This isn’t too bad, thanks to the mouse-like trackpad built into the controller on the Legion Go, but it certainly isn’t as intuitive and easy as the Steam Deck’s OS. In addition, Legion’s handheld reportedly experiences some issues determining whether you’re playing on a dedicated PC with a mouse and keyboard, or a handheld gaming device. Some games pick up keyboard and mouse controls, without registering the handheld’s built-in controllers, which could be a big annoyance for gamers who just want something easy to hop into.
Emulation will work similarly on both devices, though you’ll need to do a bit more in-depth work to get things running on the Steam Deck. There’s no clear winner in the emulation field for either, though I have to lean towards the Steam Deck when it comes to overall ease of use.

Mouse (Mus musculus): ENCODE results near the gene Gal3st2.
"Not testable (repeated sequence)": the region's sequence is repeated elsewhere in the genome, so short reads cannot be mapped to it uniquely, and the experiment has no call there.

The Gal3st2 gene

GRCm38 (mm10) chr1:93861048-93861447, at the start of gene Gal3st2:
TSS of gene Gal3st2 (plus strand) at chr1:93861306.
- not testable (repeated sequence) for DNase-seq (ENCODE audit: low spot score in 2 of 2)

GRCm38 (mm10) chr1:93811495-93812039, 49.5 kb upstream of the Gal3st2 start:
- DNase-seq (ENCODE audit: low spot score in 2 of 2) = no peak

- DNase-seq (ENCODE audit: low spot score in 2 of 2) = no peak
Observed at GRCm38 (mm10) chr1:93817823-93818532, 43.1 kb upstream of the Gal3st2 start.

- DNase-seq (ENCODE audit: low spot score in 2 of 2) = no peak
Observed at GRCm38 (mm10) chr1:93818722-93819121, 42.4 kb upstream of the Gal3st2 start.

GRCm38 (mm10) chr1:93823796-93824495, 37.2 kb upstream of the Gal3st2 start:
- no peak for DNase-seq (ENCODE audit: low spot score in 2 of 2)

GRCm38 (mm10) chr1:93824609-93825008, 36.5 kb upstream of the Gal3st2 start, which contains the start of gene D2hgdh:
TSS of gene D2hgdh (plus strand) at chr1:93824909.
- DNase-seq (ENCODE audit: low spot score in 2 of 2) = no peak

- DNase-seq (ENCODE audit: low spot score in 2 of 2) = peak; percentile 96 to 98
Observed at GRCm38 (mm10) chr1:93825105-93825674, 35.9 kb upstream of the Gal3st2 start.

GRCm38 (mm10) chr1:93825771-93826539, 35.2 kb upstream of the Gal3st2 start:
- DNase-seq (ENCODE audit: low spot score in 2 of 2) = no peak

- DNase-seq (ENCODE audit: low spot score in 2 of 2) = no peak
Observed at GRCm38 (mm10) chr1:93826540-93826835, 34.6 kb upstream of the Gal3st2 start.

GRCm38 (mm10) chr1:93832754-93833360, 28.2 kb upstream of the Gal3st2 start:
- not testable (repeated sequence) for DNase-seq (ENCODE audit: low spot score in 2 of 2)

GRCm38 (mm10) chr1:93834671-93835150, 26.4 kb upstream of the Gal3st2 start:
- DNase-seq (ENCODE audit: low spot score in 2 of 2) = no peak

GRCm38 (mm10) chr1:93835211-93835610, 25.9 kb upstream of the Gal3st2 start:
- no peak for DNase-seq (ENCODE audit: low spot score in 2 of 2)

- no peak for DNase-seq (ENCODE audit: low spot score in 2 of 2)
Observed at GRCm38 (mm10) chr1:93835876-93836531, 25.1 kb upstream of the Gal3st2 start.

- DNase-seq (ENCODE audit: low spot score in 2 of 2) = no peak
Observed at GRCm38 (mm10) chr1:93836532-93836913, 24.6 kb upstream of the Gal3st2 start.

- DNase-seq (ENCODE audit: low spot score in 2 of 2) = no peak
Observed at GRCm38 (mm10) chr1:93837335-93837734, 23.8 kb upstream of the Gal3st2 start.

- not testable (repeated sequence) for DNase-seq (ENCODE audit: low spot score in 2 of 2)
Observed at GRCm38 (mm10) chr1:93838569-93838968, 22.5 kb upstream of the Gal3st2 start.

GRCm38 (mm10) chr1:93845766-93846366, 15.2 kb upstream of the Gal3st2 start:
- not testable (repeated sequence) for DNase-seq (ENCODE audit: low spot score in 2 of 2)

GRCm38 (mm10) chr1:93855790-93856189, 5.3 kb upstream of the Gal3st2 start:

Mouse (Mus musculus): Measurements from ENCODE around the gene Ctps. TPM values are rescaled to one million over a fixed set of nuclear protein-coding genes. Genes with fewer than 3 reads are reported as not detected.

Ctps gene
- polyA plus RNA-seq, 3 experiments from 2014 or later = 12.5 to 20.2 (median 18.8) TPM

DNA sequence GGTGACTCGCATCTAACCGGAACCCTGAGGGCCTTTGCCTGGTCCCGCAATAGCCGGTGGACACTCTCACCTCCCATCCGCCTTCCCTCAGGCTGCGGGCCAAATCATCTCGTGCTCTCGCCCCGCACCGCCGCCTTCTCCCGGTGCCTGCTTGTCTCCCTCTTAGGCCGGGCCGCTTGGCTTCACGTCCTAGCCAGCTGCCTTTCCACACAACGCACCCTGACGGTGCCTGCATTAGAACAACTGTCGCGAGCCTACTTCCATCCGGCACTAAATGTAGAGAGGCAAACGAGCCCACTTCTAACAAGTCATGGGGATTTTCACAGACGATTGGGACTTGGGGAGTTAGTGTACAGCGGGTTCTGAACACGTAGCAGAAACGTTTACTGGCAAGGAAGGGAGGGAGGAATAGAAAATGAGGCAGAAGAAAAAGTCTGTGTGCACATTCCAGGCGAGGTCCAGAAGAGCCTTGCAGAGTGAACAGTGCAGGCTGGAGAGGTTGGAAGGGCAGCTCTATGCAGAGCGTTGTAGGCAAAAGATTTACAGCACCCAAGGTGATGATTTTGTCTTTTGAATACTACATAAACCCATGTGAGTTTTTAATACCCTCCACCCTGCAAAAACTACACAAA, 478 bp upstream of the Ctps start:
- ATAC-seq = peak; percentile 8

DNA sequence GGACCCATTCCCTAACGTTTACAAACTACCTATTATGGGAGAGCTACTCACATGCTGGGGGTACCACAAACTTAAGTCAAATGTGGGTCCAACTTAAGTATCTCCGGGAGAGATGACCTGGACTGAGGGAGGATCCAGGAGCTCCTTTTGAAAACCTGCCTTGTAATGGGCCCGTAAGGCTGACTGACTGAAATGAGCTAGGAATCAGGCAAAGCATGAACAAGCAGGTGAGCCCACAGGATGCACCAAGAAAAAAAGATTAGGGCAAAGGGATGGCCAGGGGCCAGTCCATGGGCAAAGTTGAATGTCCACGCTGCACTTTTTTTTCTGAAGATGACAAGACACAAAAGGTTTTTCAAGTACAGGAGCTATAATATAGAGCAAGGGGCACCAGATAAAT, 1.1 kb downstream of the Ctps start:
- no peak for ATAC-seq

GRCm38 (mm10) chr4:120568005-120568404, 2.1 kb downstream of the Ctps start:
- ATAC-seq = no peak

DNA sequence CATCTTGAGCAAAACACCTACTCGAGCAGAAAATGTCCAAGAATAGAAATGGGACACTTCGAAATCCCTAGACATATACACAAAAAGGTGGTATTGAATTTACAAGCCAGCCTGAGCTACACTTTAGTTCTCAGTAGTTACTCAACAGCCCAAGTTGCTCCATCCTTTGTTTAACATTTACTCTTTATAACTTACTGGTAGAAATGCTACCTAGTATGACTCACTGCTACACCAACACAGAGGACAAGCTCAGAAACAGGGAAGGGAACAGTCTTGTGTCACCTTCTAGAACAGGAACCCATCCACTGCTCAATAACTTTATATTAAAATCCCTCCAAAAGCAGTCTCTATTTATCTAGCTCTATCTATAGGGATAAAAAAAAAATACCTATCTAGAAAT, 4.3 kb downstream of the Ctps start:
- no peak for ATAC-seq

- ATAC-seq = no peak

The Lenovo Legion Go is set to release in November of 2023, and the Steam Deck is already readily available. So, if you’re looking for one to buy right now, the Deck is the obvious winner. If you don’t mind waiting, the Legion Go is a great option, though it will cost you a bit more.
Overall, the Legion Go is probably the stronger handheld out of these two, thanks to its more powerful processor, full Windows 11 support, and the larger, faster display. But for the price, it’s hard to knock the Steam Deck—it delivers almost everything you could want in a handheld gaming PC, without a lot of extra fuss.
Sure, a more powerful option would be nice, but at the end of the day, loading up the Steam Deck and jumping into a game is as easy as pressing a few buttons. Plus, if you don’t want to, you don’t have to worry about any Windows 11 junk getting in the way and ruining your gaming experience. So, if you want something just that works—which is kind of what handheld gaming is all about—go with the Steam Deck.